At Ghana Event, Fowler Museum Returns Items Taken From Asante Kingdom


Seven items taken from the Asante Kingdom in West Africa by British forces during a 19th-century conflict were returned to the Asante king in what is now Ghana on Monday by officials of the Fowler Museum at U.C.L.A.

The museum, which focuses on the cultures of Africa, Asia, the Pacific and the Indigenous Americas, had received the items in 1965 as part of the largest gift in its history, a collection of some 30,000 objects from a trust in the name of the benefactor, Sir Henry Wellcome, a British pharmaceutical entrepreneur and artifact collector.

The Sir Henry Wellcome Collection forms the core of the African and Pacific holdings at the museum, which was founded in 1963 as the Museum and Laboratories of Ethnic Arts and Technology.

On Monday, in the Ghanaian city of Kumasi, the Fowler’s director, Silvia Forni, and two other museum staff members delivered the objects, including gold jewelry, an elephant tail whisk and an ornamental chair, to Otumfuo Osei Tutu II, the 16th Asante king.

Forni said in a statement that the transfer was part of a shift from viewing museums as “collecting institutions entitled to own and interpret art based primarily on scholarly expertise, to the idea of museums as custodians, with ethical responsibility” to art objects and to the communities where they originated.

Over the past few decades museums across the United States and Europe have returned items, some of them the bounty of foreign conquests or contraband smuggled by artifact hunters. In some cases institutions agreed to turn over items after being confronted with evidence that they had been stolen. In other cases, federal or state authorities have seized and returned objects.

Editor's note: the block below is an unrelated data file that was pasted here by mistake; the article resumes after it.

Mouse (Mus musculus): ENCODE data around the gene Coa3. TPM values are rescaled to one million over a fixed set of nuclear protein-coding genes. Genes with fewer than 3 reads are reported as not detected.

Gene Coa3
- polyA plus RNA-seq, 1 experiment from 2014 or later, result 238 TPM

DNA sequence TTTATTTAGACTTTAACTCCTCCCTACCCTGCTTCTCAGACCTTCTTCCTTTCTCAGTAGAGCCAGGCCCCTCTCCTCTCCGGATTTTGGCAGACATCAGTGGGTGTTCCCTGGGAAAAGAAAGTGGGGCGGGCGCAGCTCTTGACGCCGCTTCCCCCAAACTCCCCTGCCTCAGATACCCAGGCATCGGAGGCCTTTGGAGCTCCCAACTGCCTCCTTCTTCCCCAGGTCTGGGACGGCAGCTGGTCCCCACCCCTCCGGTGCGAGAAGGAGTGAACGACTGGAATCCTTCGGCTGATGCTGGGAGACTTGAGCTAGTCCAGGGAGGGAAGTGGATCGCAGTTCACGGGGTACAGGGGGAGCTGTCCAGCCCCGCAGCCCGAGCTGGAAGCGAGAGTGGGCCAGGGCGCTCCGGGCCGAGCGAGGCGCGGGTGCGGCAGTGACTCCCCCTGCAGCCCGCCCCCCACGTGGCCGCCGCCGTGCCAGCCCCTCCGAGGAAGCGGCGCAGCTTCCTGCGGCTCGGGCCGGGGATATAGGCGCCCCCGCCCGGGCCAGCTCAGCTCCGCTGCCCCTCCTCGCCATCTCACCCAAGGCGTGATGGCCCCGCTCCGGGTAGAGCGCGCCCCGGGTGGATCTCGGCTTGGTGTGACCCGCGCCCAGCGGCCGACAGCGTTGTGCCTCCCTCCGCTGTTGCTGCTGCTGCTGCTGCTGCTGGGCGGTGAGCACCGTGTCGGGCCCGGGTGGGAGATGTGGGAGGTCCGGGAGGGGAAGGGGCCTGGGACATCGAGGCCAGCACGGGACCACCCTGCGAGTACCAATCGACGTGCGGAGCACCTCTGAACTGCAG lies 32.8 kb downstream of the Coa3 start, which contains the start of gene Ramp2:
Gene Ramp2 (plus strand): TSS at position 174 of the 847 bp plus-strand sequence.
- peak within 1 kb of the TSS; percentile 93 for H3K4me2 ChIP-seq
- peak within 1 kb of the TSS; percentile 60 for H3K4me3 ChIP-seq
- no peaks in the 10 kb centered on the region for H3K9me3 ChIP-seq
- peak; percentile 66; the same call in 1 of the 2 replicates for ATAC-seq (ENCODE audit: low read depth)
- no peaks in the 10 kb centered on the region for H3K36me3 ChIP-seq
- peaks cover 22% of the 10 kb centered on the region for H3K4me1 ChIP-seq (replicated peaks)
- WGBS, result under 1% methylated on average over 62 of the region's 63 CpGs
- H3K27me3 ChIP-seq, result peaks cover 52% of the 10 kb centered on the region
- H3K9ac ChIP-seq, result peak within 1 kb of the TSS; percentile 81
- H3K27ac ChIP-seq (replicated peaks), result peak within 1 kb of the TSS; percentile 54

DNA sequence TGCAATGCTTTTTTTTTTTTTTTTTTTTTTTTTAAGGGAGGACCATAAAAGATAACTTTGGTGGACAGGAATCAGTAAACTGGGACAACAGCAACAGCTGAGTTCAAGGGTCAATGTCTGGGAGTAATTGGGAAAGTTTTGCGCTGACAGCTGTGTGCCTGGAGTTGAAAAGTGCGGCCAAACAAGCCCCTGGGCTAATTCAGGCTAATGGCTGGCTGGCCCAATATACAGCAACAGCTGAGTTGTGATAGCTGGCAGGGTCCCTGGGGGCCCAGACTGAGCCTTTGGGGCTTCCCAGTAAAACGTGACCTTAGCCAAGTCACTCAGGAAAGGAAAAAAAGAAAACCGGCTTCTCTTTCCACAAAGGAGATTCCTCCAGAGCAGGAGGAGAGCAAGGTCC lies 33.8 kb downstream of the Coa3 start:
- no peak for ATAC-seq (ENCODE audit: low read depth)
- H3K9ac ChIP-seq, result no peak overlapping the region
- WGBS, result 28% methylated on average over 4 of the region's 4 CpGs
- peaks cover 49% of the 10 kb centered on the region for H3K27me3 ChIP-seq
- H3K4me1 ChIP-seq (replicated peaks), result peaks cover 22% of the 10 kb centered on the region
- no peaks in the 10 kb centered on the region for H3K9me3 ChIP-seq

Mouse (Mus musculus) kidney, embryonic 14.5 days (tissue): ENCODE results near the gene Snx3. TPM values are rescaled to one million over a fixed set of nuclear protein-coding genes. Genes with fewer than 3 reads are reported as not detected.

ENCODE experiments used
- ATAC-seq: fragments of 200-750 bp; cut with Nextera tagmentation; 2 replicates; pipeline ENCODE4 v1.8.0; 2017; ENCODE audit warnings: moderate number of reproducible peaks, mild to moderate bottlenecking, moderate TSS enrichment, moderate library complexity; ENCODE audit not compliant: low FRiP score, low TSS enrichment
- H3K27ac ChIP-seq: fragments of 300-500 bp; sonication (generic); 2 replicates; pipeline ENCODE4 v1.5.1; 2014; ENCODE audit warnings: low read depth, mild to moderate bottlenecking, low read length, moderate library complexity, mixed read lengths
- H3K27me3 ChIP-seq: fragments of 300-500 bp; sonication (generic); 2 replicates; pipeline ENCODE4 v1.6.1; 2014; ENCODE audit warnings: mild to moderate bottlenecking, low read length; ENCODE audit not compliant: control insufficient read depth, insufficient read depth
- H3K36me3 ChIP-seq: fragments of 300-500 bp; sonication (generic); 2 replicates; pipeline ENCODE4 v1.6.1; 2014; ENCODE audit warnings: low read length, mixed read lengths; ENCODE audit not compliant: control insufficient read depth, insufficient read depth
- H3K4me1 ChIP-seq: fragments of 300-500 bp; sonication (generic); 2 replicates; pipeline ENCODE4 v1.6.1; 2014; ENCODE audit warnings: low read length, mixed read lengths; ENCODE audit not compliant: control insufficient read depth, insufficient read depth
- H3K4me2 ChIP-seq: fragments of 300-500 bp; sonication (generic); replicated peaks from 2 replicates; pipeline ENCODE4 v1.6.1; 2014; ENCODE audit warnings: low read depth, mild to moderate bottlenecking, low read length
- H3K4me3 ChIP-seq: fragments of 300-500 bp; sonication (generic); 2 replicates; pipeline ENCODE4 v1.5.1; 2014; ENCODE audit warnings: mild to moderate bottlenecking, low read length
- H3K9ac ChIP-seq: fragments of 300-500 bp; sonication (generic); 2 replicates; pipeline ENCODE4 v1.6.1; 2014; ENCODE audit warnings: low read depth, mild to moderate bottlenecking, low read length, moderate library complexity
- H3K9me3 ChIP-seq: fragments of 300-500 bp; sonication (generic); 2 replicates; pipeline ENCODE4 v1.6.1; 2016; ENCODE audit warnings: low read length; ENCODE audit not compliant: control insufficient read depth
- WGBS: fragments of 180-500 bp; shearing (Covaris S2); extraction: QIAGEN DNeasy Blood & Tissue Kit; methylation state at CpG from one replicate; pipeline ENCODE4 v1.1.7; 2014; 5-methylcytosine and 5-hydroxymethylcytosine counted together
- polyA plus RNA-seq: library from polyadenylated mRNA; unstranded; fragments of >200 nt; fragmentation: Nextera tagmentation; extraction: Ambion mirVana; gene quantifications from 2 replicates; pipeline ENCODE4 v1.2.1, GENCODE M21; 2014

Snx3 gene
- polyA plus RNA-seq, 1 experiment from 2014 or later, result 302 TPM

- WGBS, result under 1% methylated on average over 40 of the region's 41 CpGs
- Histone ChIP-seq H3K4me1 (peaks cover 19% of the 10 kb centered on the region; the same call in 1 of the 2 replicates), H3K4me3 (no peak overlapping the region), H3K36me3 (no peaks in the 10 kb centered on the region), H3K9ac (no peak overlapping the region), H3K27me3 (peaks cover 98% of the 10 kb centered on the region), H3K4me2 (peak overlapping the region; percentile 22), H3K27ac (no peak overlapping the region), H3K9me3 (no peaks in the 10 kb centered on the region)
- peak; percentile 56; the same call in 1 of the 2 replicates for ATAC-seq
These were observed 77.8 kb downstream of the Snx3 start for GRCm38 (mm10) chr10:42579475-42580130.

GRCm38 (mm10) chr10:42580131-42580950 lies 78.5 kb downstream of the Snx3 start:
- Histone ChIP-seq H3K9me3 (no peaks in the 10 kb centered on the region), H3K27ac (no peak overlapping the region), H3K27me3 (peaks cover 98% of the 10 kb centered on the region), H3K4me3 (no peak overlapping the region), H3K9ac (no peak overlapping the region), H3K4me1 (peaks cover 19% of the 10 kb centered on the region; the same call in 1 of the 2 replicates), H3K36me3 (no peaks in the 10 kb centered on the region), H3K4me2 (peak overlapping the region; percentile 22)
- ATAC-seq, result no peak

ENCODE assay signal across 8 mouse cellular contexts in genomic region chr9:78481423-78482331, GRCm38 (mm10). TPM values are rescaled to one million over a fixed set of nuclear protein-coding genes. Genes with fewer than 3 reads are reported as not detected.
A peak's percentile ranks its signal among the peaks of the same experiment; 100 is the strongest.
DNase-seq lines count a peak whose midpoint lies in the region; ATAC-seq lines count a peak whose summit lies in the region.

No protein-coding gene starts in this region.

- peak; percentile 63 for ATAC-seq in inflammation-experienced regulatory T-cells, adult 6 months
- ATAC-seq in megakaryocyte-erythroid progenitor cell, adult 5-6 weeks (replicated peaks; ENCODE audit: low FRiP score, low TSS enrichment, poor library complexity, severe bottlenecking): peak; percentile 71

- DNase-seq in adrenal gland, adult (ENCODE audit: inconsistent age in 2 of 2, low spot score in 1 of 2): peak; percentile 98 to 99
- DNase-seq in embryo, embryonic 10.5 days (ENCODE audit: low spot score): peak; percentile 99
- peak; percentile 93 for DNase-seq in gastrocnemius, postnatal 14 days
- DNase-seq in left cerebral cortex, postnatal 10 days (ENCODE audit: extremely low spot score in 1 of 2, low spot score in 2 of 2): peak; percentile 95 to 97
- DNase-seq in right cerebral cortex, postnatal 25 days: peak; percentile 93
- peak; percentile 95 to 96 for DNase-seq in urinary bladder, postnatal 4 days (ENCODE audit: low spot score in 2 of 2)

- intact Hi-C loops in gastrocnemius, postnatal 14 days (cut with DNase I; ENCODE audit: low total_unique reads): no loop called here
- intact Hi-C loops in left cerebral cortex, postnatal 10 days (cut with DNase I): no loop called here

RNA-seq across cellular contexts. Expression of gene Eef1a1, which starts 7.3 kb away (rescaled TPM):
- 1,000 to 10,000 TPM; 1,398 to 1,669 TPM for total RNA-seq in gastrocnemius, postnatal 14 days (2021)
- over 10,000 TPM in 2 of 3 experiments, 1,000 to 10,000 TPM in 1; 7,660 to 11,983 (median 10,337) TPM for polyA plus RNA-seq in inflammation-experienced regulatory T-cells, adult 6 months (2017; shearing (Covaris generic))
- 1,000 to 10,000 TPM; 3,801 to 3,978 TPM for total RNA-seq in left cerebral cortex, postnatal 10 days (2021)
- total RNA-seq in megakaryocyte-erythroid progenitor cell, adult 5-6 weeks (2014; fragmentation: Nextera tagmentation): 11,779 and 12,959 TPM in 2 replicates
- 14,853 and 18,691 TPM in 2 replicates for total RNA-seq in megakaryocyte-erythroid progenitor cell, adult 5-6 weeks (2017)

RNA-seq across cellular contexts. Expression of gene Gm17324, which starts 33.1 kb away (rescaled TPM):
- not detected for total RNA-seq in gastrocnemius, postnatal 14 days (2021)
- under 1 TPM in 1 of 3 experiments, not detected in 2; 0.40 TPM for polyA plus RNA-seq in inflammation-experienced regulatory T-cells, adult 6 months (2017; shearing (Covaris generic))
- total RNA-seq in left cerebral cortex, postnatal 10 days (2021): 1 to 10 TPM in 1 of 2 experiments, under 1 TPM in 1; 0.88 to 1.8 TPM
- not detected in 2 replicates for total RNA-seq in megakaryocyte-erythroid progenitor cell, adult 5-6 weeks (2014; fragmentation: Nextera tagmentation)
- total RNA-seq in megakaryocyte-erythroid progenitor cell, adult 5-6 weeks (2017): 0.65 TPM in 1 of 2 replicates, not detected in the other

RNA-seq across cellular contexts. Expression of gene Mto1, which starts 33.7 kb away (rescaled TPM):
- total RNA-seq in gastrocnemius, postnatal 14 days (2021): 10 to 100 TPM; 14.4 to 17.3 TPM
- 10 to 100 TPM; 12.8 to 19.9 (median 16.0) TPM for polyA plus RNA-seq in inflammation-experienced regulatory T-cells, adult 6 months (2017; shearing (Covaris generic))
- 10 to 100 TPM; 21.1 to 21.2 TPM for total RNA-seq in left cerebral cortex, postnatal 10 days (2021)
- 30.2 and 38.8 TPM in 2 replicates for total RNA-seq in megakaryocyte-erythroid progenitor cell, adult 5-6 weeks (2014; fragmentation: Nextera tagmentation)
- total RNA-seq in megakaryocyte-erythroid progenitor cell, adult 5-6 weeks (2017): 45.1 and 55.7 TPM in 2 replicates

Fowler museum officials said this return of the seven objects was voluntary and the product of its own scholarship, which was funded by a Mellon Foundation grant.

The museum’s research into its colonial-era African collection found that the seven items from the Wellcome collection had been either looted or acquired under onerous terms from the Asante in 1874 during the Sagrenti War, which is also known as the Third Anglo-Ashanti War.

According to the museum’s research, four objects — the whisk; a chair made of wood, brass, leather and iron; and two bracelets or anklets — were taken on Feb. 5, 1874. Three others — two gold stool ornaments and a gold necklace that were in the personal collection of Asantehene Kofi Karikari, the Asante ruler — were said to have been transferred to British forces as part of an indemnity payment outlined in the Feb. 13, 1874, Treaty of Fomena, which required a payment of 50,000 ounces of gold.

The Fowler said that one of the gold stool ornaments was sold later in 1874 during a sale of Asante objects at Garrard & Co., a London jeweler. It was purchased by Wellcome at an auction at Glendining & Co. in 1928.

Wellcome bought the tail whisk during the same auction, the museum said. That item, the museum added, appeared to have been looted from the palace in Kumasi by an officer fighting with the British forces in February 1874.

The British Museum and the Victoria and Albert Museum announced plans in recent weeks to also return items that once belonged to the Asante royal court, but on a loan basis. The items of gold and silver, also said to have been taken by the British army during colonial wars, are set to go to the Manhyia Palace Museum in Kumasi.

The Fowler said that its returns were permanent, but that it had “3-D scanned” the seven objects with permission of the Asante royal palace and commissioned replicas by Ghanaian artists that would continue to be displayed.



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